TORONTO (Reuters) – Ontario, Canada’s most populous province and economic engine, projected on Wednesday its budget deficit would widen to a record C$38.5 billion ($29.09 billion) in 2020-2021 as it raised support for the economy ravaged by the coronavirus crisis.
The province boosted projected COVID-19 support measures to C$30 billion from C$17 billion in March, when its estimate for the deficit was C$20.5 billion.
It includes C$4 billion in partnership with the federal government to help municipalities and transit agencies, as well as a one-time top up of C$4.3 billion for a health contingency fund and C$3 billion in direct support for people and jobs.
“The size of the deficit was not unexpected given all of the events of the past few months as well as the additional measures that will be implemented through the remainder of the year,” said Brian Calder, a portfolio manager at Franklin Templeton Canada.
The yield on its 10-year bond was up about 2 basis points to 1.32%, in line with the move in Government of Canada bonds.
Program expenses are projected to be C$174.2 billion in 2020-2021, which is C$13.1 billion higher than estimated in March, while revenues are seen C$5.7 billion lower at C$150.6 billion as the economy contracts.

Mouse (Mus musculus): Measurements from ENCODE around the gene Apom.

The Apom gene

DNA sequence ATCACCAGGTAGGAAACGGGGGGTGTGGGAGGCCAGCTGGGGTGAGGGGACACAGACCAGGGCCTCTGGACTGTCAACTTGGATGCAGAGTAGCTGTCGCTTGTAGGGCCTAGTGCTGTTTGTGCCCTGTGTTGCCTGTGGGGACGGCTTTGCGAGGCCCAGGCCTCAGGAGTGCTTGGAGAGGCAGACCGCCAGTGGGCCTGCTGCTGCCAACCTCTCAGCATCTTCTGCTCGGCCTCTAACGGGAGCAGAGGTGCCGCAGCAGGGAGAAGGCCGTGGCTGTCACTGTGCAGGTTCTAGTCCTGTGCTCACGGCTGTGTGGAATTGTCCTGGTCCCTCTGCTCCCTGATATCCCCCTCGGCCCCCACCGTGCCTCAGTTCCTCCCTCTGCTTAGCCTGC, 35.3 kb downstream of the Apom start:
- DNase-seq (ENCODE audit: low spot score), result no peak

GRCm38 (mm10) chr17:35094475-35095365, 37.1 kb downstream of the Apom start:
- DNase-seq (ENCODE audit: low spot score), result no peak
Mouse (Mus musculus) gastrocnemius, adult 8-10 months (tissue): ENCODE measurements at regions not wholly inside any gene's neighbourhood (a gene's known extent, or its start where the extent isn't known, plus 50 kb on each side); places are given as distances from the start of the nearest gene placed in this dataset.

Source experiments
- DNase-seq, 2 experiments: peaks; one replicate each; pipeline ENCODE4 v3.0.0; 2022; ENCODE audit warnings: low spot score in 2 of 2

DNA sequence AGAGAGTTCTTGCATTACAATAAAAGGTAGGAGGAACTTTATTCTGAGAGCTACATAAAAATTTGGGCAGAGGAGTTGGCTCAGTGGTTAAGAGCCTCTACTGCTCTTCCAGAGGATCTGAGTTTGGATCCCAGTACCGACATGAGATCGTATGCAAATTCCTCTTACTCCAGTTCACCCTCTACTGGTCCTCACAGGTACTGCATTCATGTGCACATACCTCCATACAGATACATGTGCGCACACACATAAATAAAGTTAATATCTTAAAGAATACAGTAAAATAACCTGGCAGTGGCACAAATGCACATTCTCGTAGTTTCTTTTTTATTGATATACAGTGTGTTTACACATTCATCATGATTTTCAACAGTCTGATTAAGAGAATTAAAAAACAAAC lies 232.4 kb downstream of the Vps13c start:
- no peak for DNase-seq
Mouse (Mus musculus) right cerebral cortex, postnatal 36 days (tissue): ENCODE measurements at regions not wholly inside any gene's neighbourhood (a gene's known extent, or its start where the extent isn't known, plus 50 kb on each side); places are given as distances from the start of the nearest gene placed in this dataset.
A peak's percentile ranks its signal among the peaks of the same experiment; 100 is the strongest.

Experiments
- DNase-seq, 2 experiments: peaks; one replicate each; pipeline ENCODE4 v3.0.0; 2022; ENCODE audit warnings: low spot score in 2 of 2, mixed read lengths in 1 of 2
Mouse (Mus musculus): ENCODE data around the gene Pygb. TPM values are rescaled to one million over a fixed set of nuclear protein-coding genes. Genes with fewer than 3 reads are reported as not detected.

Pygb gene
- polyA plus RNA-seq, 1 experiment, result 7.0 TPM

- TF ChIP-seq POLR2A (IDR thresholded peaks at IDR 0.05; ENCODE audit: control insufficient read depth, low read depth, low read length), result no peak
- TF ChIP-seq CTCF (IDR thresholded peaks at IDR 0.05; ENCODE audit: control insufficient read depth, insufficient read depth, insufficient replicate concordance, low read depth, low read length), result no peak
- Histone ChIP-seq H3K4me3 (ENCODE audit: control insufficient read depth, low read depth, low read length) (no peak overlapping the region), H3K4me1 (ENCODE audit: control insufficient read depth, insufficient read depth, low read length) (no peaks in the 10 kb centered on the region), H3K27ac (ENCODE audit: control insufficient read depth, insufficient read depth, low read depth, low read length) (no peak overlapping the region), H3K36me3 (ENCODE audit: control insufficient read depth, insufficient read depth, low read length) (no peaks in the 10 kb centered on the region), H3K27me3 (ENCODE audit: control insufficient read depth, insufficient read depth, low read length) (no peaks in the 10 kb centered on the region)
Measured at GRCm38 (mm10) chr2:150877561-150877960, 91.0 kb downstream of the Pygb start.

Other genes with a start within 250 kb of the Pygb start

Ontario projects GDP will shrink by 6.7% in 2020 before rebounding by 5.5% in 2021. Much of its economy has reopened in recent months as the number of coronavirus cases declined.
Net debt-to-GDP ratio is expected to rise to 47.1% in 2020-2021 from 41.7% seen in March.
The province, one of the world’s biggest sub-sovereign borrowers, has completed C$23.6 billion of an estimated C$52.1 billion in long-term borrowing for the current fiscal year.
“Ontario will have a lot of wood to chop once they become active again (in issuance) as we approach the fall months,” Calder said.
The province is maintaining a higher than normal reserve of C$2.5 billion to give it greater fiscal flexibility.
(Reporting by Fergal Smith; Editing by Bernadette Baum)